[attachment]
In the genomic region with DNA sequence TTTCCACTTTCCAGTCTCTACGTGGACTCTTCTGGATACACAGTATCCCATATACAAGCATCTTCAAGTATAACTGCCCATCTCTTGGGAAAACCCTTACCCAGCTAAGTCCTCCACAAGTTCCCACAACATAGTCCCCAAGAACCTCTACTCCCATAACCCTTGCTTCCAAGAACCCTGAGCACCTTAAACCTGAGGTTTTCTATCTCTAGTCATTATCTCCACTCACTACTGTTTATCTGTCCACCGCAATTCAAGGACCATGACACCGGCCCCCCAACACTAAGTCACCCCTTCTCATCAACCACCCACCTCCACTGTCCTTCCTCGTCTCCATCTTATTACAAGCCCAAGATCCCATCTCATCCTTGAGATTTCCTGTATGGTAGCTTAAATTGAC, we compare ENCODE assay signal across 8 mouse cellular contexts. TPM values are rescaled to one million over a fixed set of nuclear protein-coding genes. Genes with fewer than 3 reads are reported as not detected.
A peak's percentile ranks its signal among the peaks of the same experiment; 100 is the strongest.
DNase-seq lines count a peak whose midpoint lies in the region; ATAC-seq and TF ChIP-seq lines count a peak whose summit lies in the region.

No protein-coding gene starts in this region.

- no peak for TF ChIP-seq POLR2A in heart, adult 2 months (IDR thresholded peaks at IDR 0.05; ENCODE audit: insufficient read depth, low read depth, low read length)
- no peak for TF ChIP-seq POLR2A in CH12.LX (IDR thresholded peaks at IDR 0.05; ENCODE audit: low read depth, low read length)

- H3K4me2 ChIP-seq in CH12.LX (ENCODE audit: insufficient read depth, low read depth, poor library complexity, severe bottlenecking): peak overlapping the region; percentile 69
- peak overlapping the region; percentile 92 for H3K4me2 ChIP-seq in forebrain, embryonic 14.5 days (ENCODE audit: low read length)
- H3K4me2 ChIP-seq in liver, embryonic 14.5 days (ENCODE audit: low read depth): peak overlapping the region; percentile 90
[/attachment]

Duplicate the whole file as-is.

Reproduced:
In the genomic region with DNA sequence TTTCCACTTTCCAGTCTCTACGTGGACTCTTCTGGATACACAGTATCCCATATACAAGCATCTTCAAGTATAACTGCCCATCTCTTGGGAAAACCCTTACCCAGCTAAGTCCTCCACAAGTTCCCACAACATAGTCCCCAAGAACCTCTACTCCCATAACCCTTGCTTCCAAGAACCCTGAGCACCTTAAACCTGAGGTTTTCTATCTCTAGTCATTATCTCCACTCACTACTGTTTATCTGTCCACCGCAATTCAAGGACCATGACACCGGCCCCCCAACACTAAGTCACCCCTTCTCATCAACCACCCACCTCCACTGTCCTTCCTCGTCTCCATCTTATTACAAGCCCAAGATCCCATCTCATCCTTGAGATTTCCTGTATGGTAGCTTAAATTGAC, we compare ENCODE assay signal across 8 mouse cellular contexts. TPM values are rescaled to one million over a fixed set of nuclear protein-coding genes. Genes with fewer than 3 reads are reported as not detected.
A peak's percentile ranks its signal among the peaks of the same experiment; 100 is the strongest.
DNase-seq lines count a peak whose midpoint lies in the region; ATAC-seq and TF ChIP-seq lines count a peak whose summit lies in the region.

No protein-coding gene starts in this region.

- no peak for TF ChIP-seq POLR2A in heart, adult 2 months (IDR thresholded peaks at IDR 0.05; ENCODE audit: insufficient read depth, low read depth, low read length)
- no peak for TF ChIP-seq POLR2A in CH12.LX (IDR thresholded peaks at IDR 0.05; ENCODE audit: low read depth, low read length)

- H3K4me2 ChIP-seq in CH12.LX (ENCODE audit: insufficient read depth, low read depth, poor library complexity, severe bottlenecking): peak overlapping the region; percentile 69
- peak overlapping the region; percentile 92 for H3K4me2 ChIP-seq in forebrain, embryonic 14.5 days (ENCODE audit: low read length)
- H3K4me2 ChIP-seq in liver, embryonic 14.5 days (ENCODE audit: low read depth): peak overlapping the region; percentile 90